“We Knew If Ebola Takes Root in Nigeria, All Africa Will Be on Fire”
At the jetty in Freetown, waiting for a boat to cross the wide estuary to the airport which is on the far side from the city, I encounter Professor Abdulsalami Nasidi, project director of the Nigerian Centres for Disease Control. He led the stunningly successful fight against Ebola in Nigeria. A catastrophe was predicted when Patrick Sawyer, a Liberian, flew into Lagos, a city of 21 million people, on 20 July straight from his sister’s funeral. He died from the disease, infecting nine doctors and nurses before anybody realised the lethal virus had arrived in their midst.
Yet within three months, Nigeria was declared free of Ebola. There had been just 19 cases and seven deaths.
Nasidi brings the lessons they learned and reinforcements, in the shape of 220 Nigerian healthcare staff who will work in the treatment centres across the region. They will be contracted for six months – far longer than most of the other international volunteers. Nigeria, terrified of allowing Ebola back in, has tough restrictions on people returning from Sierra Leone, Liberia and Guinea. But, says Nasidi, “we are hoping that in six months’ time there will be a vaccine”. Health workers will be the first to get it, he points out.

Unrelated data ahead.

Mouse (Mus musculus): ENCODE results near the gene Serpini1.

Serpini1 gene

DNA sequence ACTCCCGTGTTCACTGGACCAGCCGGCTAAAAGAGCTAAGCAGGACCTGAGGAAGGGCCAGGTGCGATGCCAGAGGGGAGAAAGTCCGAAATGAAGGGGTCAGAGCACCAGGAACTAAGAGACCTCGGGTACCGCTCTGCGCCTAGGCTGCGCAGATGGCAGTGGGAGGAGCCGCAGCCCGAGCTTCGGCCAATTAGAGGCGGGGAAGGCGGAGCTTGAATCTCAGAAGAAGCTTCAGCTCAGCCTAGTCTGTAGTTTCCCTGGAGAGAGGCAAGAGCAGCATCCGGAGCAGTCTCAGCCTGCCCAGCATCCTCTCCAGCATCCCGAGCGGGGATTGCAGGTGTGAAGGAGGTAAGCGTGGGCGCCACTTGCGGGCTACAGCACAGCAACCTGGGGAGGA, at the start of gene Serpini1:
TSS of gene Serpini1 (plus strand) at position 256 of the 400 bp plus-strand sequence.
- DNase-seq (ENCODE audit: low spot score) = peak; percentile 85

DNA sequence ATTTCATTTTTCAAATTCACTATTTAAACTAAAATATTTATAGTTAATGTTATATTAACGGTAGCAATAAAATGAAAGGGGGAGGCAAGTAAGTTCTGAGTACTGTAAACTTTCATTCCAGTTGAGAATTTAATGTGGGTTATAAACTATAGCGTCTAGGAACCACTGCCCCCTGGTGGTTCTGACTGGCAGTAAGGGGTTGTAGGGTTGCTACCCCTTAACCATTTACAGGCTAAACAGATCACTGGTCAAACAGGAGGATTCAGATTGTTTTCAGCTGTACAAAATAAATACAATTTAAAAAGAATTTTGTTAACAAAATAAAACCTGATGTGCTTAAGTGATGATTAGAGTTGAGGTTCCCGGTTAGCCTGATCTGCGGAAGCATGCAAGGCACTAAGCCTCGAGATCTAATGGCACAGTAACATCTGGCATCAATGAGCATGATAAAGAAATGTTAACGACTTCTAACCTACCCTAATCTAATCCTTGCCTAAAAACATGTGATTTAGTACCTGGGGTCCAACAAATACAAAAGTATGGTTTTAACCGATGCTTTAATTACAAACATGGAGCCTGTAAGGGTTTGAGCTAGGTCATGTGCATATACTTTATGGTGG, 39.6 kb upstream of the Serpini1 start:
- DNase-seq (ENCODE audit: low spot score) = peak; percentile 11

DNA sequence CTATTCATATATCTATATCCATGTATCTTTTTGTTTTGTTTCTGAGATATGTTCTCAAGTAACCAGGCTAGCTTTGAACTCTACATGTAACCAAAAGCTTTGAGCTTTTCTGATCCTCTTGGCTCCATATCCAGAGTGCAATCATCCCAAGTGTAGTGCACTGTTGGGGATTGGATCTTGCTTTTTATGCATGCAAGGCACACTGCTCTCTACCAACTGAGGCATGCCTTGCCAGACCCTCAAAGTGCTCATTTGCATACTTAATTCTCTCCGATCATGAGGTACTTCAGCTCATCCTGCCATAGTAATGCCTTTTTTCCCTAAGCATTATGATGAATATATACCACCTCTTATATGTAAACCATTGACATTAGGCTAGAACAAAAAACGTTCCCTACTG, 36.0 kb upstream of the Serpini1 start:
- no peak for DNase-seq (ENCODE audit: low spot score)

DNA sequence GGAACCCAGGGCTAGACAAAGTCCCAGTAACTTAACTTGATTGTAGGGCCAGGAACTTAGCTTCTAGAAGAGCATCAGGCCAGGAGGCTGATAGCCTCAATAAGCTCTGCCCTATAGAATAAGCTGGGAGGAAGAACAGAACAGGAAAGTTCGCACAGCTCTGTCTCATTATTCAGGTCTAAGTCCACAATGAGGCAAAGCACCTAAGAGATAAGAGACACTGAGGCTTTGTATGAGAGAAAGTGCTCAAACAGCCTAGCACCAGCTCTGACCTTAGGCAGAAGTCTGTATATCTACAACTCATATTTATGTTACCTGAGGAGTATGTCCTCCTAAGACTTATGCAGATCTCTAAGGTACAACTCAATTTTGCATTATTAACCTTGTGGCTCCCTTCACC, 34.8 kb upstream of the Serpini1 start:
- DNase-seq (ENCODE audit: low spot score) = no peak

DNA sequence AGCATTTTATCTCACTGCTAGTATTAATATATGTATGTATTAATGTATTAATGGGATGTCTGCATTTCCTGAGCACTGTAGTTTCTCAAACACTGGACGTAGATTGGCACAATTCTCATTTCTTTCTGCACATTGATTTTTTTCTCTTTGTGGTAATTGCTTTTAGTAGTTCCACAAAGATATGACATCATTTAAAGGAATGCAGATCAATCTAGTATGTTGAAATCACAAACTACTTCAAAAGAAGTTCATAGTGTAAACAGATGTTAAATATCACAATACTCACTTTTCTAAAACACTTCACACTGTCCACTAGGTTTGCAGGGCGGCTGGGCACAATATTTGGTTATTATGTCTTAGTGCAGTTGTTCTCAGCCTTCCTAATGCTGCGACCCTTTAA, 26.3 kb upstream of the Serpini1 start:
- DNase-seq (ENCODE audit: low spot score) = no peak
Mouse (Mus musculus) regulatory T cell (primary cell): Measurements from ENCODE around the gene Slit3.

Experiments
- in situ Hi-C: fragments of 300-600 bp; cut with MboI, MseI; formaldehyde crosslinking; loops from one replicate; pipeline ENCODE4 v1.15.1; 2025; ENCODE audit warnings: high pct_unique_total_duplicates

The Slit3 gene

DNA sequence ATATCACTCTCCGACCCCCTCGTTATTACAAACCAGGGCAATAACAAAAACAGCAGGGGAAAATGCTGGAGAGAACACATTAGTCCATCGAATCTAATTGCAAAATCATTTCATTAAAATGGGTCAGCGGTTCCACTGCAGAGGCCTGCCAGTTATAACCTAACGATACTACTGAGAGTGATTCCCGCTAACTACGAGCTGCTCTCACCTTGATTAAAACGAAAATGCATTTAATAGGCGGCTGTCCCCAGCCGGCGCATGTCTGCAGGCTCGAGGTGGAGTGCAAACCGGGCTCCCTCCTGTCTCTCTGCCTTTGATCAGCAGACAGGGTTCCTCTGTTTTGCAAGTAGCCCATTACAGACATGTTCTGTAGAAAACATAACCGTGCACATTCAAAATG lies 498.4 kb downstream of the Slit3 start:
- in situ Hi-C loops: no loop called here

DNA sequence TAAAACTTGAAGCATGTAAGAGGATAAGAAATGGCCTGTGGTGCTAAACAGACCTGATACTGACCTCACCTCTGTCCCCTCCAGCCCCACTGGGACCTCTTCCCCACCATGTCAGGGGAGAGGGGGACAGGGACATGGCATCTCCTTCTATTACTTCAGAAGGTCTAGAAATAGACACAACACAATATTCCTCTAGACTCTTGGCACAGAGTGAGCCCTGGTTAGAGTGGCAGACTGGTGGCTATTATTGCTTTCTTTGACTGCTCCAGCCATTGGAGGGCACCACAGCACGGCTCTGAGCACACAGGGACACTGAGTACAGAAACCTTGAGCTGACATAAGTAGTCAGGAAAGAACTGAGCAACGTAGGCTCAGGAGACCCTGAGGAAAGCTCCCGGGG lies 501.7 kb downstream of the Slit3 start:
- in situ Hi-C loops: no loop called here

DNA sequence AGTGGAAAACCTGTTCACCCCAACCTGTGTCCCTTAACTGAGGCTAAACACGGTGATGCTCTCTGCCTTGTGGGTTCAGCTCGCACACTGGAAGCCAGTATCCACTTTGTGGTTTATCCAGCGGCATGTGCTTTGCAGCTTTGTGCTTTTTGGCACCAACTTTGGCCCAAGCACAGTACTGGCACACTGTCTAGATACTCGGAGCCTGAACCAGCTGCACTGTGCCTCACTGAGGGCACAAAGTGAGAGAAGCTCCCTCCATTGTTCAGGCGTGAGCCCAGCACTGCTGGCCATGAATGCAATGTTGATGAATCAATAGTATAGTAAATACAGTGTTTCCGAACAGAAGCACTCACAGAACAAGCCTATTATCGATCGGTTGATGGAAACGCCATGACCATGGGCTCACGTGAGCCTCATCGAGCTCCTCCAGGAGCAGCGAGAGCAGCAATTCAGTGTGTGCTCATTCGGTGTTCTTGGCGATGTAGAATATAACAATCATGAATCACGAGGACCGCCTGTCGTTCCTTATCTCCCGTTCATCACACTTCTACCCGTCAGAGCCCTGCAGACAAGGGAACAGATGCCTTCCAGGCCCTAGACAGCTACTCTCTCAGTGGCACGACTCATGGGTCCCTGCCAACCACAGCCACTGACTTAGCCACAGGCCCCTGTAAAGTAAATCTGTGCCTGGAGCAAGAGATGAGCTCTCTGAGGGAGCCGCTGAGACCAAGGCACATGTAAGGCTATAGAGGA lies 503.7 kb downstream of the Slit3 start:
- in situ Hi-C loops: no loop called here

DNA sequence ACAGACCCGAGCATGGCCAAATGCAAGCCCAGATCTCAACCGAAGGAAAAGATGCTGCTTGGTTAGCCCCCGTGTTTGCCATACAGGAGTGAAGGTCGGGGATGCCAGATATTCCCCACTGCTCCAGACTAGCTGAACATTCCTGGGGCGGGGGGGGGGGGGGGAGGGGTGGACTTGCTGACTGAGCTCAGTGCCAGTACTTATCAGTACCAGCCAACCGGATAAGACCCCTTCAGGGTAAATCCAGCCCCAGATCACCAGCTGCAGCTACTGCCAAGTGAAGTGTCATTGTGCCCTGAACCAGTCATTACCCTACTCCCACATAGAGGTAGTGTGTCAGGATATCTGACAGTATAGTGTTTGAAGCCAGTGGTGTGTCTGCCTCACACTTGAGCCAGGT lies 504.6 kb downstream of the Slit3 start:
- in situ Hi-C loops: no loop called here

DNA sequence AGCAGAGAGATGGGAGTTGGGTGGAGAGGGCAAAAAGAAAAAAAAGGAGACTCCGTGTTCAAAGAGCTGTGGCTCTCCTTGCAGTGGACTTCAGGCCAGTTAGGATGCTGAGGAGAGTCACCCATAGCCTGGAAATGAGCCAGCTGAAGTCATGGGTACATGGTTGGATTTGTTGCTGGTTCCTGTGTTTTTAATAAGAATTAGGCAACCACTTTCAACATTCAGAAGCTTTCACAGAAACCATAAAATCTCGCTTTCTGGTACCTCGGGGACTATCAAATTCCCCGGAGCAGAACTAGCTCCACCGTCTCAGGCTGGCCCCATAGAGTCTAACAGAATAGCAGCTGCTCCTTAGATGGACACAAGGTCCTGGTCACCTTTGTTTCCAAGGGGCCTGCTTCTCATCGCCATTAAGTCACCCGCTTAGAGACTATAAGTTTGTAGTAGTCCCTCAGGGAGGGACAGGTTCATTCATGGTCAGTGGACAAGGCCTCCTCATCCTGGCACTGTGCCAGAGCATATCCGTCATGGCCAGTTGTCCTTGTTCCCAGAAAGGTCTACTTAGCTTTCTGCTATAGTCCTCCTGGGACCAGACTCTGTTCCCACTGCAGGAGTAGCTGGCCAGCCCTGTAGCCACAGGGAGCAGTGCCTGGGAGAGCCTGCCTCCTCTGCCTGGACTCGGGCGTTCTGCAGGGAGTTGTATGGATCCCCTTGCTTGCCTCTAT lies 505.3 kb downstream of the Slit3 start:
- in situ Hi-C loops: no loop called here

Most – 95% – of this batch of volunteers were involved in the public health crackdown that eradicated Ebola from Nigeria. It was a scary time, as it is now in Sierra Leone. “I felt danger had come,” said Nasidi. “We were frightened. We knew if Ebola takes root in Nigeria, all Africa will be on fire.” It didn’t happen, thanks to assiduous contact tracing and tough quarantining of suspect cases although, said Nasidi, they spent much more on public education, telling people how to avoid getting infected. They hit the outbreak hard and fast. By now there is consensus that the far less well-resourced countries now being ravaged by the disease did not – and on their own probably could not have done so.